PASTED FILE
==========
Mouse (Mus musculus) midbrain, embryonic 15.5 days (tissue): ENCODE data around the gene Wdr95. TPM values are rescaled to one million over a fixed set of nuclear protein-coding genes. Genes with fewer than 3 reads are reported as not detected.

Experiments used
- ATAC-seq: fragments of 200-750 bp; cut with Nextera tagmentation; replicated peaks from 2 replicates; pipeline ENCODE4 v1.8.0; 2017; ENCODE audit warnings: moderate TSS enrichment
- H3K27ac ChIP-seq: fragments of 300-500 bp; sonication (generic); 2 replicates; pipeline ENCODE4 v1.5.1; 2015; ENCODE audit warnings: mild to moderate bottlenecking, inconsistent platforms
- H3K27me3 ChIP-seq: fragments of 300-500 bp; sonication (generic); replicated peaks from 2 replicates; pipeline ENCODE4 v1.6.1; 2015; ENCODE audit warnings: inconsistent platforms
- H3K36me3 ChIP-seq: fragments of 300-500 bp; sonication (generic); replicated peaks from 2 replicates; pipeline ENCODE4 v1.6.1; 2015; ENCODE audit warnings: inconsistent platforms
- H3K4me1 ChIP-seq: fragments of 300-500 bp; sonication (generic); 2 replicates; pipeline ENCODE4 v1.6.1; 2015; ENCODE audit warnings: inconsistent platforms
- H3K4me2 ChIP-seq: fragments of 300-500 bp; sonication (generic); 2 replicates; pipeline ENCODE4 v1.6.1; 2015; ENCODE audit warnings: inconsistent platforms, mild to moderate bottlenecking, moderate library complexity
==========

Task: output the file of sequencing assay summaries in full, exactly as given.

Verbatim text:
Mouse (Mus musculus) midbrain, embryonic 15.5 days (tissue): ENCODE data around the gene Wdr95. TPM values are rescaled to one million over a fixed set of nuclear protein-coding genes. Genes with fewer than 3 reads are reported as not detected.

Experiments used
- ATAC-seq: fragments of 200-750 bp; cut with Nextera tagmentation; replicated peaks from 2 replicates; pipeline ENCODE4 v1.8.0; 2017; ENCODE audit warnings: moderate TSS enrichment
- H3K27ac ChIP-seq: fragments of 300-500 bp; sonication (generic); 2 replicates; pipeline ENCODE4 v1.5.1; 2015; ENCODE audit warnings: mild to moderate bottlenecking, inconsistent platforms
- H3K27me3 ChIP-seq: fragments of 300-500 bp; sonication (generic); replicated peaks from 2 replicates; pipeline ENCODE4 v1.6.1; 2015; ENCODE audit warnings: inconsistent platforms
- H3K36me3 ChIP-seq: fragments of 300-500 bp; sonication (generic); replicated peaks from 2 replicates; pipeline ENCODE4 v1.6.1; 2015; ENCODE audit warnings: inconsistent platforms
- H3K4me1 ChIP-seq: fragments of 300-500 bp; sonication (generic); 2 replicates; pipeline ENCODE4 v1.6.1; 2015; ENCODE audit warnings: inconsistent platforms
- H3K4me2 ChIP-seq: fragments of 300-500 bp; sonication (generic); 2 replicates; pipeline ENCODE4 v1.6.1; 2015; ENCODE audit warnings: inconsistent platforms, mild to moderate bottlenecking, moderate library complexity